The problems start with the trade block. An unfortunate bug causes the cap hit of every player on the trade block to appear as $0, though you can find their real salary by loading their profile page. No player under 25 is ever placed on the trade block, and players who look worth acquiring are rare.

The biggest problem with trades is that there's basically no info provided about why other teams accept or reject a trade. Teams can put players they no longer want on the trade block, but there's no indication anywhere of what a team wants in trades. If you send a trade offer and it's rejected, you don't get any feedback on what might make it work. Rival GMs never make counter-offers and never tell you what they want. The whole system is too opaque. I understand not wanting to have an EA-esque system with value bars telling you how much each individual player is worth, but providing no feedback on trade offers makes it impossible to learn how to improve your offers.

The trades the AI makes don't help shed light on matters. In my game, the Canadiens traded Brendan Gallagher for Jonathan Quick, despite having Carey Price under contract. They then turned around and put Quick on the trade block. I traded Tyler Bozak to the Devils for Jordin Tootoo's expiring contract, but then they immediately put Bozak on the trade block. There were other weird trades too, like Niklas Hjalmarsson and a 5th round pick for Derrick Pouliot. Also strange is that nearly every trade is a 1-for-1 player-for-player swap, despite those being so rare in the real NHL.

A big part of the problem with the trade engine is that the AI doesn't seem to properly value youth or potential. This problem also surfaces with restricted free agents. I was able to lure Matthew Dumba away from the Minnesota Wild with a 5-year deal worth just $3.5M per season. Young players under-value themselves as much as GMs do. I was able to sign Morgan Rielly to a 5-year extension that pays him only $2.5M per year.

Another problem with how contract negotiations are handled is that they rarely feel like negotiations. Before making an offer to a player, you have to "Ask for a response" to the contract structure you've designed. If a player has a negative reaction, you're not allowed to formally offer the contract. It felt like no player would ever accept less money than their initial ask, meaning the only decision in most cases is to just give a player what they want or get rid of them. What good is it to have the powers of an NHL general manager if you can't lowball RFAs?

The game also seems to under-value high end UFAs. The top two free agents available in my time playing were Anze Kopitar and Brent Seabrook. Kopitar signed with BUF at just $6.68M for 6 seasons, while Seabrook got $4.24M x 3.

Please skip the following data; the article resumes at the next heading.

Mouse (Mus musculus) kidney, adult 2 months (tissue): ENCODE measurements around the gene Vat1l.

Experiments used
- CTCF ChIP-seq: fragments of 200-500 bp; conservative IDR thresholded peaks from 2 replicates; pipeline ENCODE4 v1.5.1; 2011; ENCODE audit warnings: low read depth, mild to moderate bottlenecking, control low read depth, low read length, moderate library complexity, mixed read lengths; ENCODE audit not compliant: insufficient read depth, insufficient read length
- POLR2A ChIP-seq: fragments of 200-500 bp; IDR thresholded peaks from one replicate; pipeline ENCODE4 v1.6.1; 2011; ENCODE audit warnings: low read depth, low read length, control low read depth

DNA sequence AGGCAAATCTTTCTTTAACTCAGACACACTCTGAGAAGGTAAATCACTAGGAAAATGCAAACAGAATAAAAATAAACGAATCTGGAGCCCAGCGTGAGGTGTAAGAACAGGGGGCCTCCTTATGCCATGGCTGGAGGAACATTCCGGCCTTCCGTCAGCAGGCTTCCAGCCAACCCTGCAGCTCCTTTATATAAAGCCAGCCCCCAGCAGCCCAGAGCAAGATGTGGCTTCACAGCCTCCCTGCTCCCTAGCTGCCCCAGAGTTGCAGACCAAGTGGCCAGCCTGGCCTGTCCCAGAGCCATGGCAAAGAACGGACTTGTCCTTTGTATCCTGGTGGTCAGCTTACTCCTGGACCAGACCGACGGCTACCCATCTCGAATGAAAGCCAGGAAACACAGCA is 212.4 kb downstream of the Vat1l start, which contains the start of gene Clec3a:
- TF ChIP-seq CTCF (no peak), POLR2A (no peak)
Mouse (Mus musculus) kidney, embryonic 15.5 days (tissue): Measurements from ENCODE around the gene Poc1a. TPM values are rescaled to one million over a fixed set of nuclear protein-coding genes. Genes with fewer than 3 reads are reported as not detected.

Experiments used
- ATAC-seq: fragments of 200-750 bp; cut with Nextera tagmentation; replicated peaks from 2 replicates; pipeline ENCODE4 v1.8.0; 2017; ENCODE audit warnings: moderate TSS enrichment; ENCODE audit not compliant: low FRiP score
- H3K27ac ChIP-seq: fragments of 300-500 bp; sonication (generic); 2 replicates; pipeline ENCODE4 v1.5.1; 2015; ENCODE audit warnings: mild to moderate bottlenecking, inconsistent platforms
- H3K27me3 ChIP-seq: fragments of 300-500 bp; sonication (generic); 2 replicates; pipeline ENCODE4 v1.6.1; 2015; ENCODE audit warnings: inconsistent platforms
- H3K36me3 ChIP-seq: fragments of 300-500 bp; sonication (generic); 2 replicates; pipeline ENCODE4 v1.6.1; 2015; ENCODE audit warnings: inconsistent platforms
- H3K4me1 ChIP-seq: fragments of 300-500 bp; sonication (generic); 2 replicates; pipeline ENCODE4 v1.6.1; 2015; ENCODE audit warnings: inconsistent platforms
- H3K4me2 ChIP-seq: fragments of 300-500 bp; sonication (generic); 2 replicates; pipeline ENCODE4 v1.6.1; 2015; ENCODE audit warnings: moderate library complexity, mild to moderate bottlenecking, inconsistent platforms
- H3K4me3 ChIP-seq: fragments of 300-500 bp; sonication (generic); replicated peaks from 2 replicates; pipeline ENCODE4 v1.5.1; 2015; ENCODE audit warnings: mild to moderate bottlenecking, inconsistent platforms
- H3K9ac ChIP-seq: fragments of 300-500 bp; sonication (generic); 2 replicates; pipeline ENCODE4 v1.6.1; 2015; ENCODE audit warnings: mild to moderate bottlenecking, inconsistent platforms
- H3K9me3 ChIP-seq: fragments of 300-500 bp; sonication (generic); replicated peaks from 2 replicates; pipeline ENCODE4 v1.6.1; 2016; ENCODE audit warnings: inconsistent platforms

One of the coolest-sounding features of the game is the ability to add expansion teams to the NHL, which lets you build a franchise from the ground up. Plus it lets you participate in an expansion draft, and who doesn't love expansion drafts? Unfortunately, the game makes it pretty difficult to actually pull this off.

You can only add expansion teams on July 1. But a new game starts on August 15th, meaning you have to simulate an entire season just to have the ability to add expansion squads. I assume the reason this was done is so that the game only has to include one set of starting rosters rather than two, but it's still disappointing for a feature that sounds like it could be a selling point.

Despite the issues I've raised, I can't say that I haven't had fun with Franchise Hockey Manager 2. It has some quirks and its fair share of flaws, but the allure of being able to run an NHL team is strong, and the feeling of swinging that big trade or watching a draft pick move up through the system can't be beat. But it still feels like the Franchise Hockey Manager series has a ways to go before it turns into a dynasty. Right now, it's a promising AHL-affiliate waiting for some of its key prospects to develop.

Franchise Hockey Manager 2 can be purchased as a stand-alone download or on Steam. It's available for Windows or Mac, and costs $43.99 CDN ($39.99 US).

[Disclosure: I was provided a free copy of the game to review by the publisher, Out of the Park Developments. I completed one full season, including the off-season, playing as the Toronto Maple Leafs.]